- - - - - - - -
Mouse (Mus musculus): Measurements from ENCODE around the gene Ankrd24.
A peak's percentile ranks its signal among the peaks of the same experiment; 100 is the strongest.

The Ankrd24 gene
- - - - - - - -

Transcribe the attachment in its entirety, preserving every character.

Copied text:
Mouse (Mus musculus): Measurements from ENCODE around the gene Ankrd24.
A peak's percentile ranks its signal among the peaks of the same experiment; 100 is the strongest.

The Ankrd24 gene